“Lean and explore” users only represent a fraction of Roblox’s audience, however. In early November 2021, as Facebook rebranded, Roblox boasted more than 47 million daily active users in the K–12 demographic (half under the age of 13), according to EdWeek. It was at this moment that founder and CEO David Baszucki announced a $10 million Roblox Community Fund (RCF) to extend the mission of Roblox Education and "provide grants to educational organizations that develop curriculum and educational experiences that leverage our platform in immersive and compelling ways."
Roblox is one of the most popular metaverse-like platforms with young people. The company is trying to leverage that engagement to make Roblox a tool that can be used in the classroom and to create new VR/AR/AI educational products.
The first RCF grantees are focused on an array of interactive STEM educational experiences. Boston’s Museum of Science is building Destination Mars, which will allow students to explore the International Space Station and plan a Mars mission. FIRST and Filament Games are building a virtual robotics game. And the nonprofit Project Lead The Way is helping students to virtually explore careers in computer and biomedical sciences and engineering.
“Students no longer need to be tethered to a physical classroom to learn and engage,” Vince Bertram, Project Lead the Way president and CEO, told EdWeek. “By connecting their platform with leading experts in pre-K–12 education, we believe Roblox and PLTW are on course to transform the way students can learn in the metaverse.”
Roblox and RCF grantees are hardly the only players in the immersive education market. There’s also Avanti’s World, a “fully immersive experience where students can discover, investigate, and research” as if they were actually on the moon, among dinosaurs, or inside a human body. Another is Catchy Words AR, an augmented reality app that helps students with dyslexia. (eSchoolNews has a roundup of more metaverse-like software.)
But Roblox is a potential warning for other companies looking to capitalize on the educational potential of the metaverse.
By March 2022, the platform’s daily active user growth—a key metric driving the company’s value—slowed enough to worry investors. Its stock price fell off a cliff, putting a reality check on the ballooning enthusiasm for immersive technology, in and out of the classroom. It also recalled a previous ill-fated attempt to bring Second Life, an earlier metaverse-like experience, into the classroom in 2007.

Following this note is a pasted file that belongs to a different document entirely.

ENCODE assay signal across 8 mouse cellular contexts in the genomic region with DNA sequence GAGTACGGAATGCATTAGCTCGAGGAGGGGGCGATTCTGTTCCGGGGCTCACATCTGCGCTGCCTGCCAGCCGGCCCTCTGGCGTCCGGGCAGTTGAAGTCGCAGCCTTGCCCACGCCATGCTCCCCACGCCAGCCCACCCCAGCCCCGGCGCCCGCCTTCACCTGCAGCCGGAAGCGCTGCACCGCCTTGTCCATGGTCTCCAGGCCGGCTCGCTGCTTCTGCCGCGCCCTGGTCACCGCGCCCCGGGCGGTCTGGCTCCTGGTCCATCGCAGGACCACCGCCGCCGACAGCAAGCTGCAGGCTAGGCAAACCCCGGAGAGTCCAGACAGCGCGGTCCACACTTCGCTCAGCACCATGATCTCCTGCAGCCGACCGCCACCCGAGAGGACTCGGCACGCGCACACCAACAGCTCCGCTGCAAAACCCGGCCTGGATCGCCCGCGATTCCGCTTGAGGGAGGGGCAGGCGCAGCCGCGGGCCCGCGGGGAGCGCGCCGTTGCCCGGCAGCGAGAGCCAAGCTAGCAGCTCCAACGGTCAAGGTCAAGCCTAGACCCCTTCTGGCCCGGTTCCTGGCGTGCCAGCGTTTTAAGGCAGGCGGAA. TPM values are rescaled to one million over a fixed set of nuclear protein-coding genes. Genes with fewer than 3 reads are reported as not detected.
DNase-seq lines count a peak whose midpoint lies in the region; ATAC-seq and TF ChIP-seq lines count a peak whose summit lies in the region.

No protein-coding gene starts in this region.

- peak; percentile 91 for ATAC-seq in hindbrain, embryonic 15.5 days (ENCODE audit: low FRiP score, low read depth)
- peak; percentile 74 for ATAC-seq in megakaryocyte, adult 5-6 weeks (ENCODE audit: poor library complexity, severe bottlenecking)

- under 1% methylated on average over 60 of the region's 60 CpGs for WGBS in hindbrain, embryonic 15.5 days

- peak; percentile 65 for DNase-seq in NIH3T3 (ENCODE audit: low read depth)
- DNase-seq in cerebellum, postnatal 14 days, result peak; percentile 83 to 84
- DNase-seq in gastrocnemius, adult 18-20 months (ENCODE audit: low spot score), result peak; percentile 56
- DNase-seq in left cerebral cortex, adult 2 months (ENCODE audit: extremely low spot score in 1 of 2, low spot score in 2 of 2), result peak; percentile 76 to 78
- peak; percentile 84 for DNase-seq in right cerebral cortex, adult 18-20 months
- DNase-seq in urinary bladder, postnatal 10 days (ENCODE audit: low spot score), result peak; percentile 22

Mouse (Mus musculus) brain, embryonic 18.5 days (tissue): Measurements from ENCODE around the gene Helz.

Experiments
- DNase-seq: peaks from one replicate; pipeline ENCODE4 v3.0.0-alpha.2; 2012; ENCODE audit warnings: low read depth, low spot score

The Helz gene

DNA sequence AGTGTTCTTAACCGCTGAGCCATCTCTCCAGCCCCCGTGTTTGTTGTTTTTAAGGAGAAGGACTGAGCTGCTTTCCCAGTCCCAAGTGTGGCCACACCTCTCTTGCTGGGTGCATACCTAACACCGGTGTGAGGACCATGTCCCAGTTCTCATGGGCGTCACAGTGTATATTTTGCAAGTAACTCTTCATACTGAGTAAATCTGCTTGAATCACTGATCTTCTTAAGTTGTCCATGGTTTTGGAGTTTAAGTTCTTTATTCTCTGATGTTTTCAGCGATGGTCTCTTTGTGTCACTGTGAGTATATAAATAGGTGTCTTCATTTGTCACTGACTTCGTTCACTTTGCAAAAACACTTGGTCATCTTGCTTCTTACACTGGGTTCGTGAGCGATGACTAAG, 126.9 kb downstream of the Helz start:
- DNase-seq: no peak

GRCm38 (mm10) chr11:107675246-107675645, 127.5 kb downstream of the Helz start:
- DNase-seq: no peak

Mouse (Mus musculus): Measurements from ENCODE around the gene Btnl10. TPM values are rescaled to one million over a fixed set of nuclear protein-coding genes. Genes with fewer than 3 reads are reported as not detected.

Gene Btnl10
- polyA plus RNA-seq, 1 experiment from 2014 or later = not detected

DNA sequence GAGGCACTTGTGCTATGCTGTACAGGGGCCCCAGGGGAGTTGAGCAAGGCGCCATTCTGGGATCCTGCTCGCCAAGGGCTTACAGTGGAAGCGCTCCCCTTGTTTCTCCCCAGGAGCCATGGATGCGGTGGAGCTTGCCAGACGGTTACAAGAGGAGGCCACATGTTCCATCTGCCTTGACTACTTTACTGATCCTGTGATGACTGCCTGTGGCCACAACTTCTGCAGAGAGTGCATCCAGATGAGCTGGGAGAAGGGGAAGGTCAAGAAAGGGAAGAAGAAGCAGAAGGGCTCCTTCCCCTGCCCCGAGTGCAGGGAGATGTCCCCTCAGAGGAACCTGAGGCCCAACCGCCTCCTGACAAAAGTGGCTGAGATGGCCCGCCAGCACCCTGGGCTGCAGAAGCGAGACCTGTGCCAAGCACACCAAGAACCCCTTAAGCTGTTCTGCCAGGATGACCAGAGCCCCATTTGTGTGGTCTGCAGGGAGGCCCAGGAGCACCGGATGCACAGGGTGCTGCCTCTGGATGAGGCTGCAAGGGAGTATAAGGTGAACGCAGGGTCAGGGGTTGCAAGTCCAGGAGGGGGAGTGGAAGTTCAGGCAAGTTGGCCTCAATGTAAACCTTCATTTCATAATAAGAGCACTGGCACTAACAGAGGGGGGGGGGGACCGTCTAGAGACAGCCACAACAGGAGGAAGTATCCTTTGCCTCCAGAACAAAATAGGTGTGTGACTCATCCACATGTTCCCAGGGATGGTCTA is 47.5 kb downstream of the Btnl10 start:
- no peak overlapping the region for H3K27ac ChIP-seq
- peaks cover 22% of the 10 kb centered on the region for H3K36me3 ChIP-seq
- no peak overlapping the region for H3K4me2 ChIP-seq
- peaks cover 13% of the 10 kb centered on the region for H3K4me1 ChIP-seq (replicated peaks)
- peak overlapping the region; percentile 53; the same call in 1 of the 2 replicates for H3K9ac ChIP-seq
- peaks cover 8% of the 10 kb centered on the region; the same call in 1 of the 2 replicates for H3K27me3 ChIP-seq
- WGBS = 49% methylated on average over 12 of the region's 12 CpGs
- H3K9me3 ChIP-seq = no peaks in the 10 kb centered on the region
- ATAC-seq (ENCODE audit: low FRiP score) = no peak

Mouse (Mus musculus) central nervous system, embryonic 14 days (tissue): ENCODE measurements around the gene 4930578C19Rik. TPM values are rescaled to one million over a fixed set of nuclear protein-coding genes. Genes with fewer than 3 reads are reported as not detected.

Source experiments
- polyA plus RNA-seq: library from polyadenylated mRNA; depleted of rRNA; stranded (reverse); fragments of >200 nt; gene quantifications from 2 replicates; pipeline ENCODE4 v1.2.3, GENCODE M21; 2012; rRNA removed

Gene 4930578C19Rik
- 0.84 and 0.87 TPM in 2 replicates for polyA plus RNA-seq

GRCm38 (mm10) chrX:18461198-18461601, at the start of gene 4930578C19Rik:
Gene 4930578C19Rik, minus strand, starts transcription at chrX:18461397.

A recent study found that virtual learners train faster and with more confidence and emotional connection than classroom learners.
Still, you can’t keep a good—or buzzy—technology down. And Roblox is only one piece of the metaverse puzzle. In 2021, Arizona State University released an immersive biology curriculum, Dreamscape Learn, and earlier this year a University of Tennessee professor began teaching a VR marketing course. As a June 2021 PricewaterhouseCoopers assessment of using VR in soft skills training found, there’s potential in metaverse-like education experiences. Per PwC, virtual learners train four times faster than in the classroom, are 275% more confident in applying skills learned, and are 3.75 times more emotionally connected to content than classroom learners.
The two-plus years of the covid-19 pandemic has shown the importance of robust, stable, and equitable remote learning tools. It also revealed—and at times exacerbated—how inequalities in access to hardware and reliable broadband internet can shut out too many students from online learning.
Those challenges will have to be overcome for immersive experiences to become routine parts of the school day. But, despite the structural, financial, and implementation roadblocks, advancements in technology, infrastructure, and interest have created a perfect storm for an education metaverse moment.